An Experiential Learning Approach to Corrections for University Students

M. Kay Harris, Temple University

This paper provies an overview of methods used and explores the value of an experiential learning approach for an undergraduate course on correctional rehabilitation. In a class scheduled for one afternoon a week to facilitate field work, students alternate between sessions in the classroom and site visits to prisons, jails and detention centers, and community corrections programs where they interact with staff and residents. To help the students translate their off-campus experiences into easily accessible, generalizable knowledge, this pedagogy includes reflection, assessment/critical analysis, linkage to existing knowledge and theory, and evaluation of the experience.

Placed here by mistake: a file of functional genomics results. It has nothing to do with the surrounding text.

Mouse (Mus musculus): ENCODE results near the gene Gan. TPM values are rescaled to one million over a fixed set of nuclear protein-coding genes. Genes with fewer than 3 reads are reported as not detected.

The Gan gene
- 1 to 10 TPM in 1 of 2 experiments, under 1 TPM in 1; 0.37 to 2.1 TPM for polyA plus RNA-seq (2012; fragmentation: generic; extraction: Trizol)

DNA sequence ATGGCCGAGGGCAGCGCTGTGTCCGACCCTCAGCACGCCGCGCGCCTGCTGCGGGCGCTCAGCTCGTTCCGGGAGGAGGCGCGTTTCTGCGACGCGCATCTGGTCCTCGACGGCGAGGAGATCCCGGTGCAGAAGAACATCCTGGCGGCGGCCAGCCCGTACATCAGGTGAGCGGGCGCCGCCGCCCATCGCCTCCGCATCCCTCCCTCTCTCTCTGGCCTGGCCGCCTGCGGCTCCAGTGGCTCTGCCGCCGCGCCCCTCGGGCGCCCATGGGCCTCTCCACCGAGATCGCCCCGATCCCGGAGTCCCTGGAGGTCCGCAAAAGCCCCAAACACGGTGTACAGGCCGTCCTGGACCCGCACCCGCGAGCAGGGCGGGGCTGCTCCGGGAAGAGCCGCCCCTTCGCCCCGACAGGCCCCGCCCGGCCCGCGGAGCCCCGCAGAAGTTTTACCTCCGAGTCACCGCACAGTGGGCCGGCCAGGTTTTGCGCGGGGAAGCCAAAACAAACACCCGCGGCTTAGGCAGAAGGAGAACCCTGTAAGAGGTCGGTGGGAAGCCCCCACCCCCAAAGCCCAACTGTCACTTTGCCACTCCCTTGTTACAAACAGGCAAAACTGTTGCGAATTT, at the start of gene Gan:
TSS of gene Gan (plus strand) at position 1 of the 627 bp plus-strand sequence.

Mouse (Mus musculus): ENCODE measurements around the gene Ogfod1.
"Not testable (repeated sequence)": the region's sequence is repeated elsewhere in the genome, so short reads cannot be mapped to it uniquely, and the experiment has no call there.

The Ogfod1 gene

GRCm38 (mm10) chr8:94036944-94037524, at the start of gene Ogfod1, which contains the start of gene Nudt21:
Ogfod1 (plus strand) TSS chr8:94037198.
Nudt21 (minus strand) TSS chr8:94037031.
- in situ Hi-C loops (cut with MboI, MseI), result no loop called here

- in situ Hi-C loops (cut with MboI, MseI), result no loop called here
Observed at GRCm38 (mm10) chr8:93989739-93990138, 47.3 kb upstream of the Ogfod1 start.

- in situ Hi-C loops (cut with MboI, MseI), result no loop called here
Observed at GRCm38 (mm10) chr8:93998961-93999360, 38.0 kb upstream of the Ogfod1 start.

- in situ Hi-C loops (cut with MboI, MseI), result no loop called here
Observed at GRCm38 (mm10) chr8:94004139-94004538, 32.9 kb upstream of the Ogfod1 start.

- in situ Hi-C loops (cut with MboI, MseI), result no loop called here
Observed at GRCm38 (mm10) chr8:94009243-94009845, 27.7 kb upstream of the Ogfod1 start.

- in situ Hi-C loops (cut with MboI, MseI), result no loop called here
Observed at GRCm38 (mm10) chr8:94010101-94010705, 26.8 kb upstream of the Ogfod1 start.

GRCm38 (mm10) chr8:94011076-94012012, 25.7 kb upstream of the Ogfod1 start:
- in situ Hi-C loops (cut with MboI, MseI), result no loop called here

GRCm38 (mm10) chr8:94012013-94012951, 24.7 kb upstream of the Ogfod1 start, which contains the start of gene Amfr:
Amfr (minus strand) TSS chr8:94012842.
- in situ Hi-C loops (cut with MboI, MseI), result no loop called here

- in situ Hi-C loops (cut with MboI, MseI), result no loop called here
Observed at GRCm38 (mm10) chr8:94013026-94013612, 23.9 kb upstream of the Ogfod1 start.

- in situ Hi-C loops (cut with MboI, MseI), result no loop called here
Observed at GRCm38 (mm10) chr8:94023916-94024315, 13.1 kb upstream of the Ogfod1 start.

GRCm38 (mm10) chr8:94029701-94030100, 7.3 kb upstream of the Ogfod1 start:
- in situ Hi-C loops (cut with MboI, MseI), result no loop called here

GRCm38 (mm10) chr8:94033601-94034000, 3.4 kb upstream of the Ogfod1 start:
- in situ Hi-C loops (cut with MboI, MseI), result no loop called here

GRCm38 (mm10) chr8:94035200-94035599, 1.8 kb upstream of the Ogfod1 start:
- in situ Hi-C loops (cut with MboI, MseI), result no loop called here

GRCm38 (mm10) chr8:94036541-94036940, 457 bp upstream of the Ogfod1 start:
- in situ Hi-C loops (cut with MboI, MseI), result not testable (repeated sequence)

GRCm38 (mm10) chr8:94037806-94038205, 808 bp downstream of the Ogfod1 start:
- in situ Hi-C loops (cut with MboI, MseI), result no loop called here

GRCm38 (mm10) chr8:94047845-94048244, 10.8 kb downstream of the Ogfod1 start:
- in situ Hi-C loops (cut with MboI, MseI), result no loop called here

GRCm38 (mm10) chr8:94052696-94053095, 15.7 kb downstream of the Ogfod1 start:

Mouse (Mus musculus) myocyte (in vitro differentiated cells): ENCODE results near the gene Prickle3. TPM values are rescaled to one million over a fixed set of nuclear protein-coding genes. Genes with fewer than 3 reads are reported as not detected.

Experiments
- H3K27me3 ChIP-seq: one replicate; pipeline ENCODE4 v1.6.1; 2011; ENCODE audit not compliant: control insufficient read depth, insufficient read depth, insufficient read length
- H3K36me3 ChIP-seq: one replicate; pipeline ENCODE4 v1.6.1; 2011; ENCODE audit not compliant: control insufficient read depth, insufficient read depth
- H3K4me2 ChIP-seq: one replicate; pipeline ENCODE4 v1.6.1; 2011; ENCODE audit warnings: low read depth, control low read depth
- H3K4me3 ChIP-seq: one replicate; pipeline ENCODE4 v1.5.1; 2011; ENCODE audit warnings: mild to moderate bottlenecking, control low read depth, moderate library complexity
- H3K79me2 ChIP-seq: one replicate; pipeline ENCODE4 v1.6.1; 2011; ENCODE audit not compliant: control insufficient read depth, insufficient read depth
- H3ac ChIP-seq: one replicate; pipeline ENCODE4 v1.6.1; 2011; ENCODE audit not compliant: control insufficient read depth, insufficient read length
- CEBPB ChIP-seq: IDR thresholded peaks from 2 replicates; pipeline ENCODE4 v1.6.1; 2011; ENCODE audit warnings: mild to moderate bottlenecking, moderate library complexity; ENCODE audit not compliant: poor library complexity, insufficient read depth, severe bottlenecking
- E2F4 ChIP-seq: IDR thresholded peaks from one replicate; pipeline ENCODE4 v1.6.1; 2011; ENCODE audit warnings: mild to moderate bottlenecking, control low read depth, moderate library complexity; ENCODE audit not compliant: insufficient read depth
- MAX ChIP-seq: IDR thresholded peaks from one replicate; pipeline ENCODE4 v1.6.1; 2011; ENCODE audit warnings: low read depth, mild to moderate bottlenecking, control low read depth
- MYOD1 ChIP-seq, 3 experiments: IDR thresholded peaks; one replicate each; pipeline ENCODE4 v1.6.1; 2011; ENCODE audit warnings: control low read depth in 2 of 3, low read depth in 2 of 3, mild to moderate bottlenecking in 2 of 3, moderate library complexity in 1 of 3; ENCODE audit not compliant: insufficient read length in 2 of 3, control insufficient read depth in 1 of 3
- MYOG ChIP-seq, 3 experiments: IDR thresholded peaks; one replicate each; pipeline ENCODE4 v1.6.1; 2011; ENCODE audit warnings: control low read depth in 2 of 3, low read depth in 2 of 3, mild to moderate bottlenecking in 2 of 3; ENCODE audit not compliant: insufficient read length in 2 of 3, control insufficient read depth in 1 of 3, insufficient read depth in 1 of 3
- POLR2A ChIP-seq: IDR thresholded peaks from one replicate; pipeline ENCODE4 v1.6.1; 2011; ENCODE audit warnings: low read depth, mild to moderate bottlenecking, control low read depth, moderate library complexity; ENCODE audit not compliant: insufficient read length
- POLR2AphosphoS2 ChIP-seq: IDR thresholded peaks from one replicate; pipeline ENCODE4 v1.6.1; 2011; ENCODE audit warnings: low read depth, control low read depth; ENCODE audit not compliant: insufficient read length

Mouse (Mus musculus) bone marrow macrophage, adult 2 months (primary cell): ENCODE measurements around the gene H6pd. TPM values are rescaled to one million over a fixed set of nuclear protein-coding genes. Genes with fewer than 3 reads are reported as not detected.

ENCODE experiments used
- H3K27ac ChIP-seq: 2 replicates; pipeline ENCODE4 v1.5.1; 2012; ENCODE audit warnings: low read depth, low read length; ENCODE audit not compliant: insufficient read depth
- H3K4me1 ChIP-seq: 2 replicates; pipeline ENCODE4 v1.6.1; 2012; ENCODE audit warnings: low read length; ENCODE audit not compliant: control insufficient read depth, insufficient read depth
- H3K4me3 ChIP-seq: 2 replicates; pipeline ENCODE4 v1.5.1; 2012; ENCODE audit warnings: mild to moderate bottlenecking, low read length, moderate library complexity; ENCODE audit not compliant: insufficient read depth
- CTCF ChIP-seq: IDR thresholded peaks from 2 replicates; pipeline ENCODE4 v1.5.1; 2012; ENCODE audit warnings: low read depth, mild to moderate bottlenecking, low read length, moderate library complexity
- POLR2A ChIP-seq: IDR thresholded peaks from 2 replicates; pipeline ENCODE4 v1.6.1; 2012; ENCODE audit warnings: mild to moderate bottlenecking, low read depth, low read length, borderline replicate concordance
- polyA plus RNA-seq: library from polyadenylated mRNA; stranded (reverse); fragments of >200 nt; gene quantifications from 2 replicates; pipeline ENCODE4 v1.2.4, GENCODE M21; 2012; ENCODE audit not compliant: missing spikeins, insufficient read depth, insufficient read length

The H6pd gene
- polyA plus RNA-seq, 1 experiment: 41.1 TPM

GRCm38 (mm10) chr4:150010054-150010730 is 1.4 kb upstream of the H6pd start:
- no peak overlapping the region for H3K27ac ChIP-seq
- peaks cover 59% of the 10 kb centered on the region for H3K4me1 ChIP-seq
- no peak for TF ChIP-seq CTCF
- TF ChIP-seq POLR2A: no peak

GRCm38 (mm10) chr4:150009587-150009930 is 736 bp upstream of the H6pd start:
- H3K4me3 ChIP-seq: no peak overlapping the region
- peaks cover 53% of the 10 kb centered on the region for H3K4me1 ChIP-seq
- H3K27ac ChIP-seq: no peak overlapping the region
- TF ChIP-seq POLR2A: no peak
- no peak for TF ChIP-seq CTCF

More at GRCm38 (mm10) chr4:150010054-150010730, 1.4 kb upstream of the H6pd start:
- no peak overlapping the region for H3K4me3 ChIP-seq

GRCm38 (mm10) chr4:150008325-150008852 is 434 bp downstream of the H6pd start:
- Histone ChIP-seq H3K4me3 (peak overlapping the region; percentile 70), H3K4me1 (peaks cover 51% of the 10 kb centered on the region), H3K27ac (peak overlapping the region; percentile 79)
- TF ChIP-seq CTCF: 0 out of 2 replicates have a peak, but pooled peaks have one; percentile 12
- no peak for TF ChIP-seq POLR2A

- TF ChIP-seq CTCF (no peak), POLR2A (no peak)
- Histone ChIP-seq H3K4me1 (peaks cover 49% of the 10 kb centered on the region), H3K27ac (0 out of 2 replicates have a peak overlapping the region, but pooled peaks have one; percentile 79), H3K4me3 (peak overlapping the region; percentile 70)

The paper will explore beliefs about ways in which this pedagogical approach can enhance learning and advance specific academic goals, including increasing competence (skills and knowledge), encouraging active student participation and empowerment, and building and nuturing student growth and relationships. In addition, it will consider how experiential learning can promote improved public policy and important social values, including commitment to service, social change and racial understanding.

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Updated 05/20/2006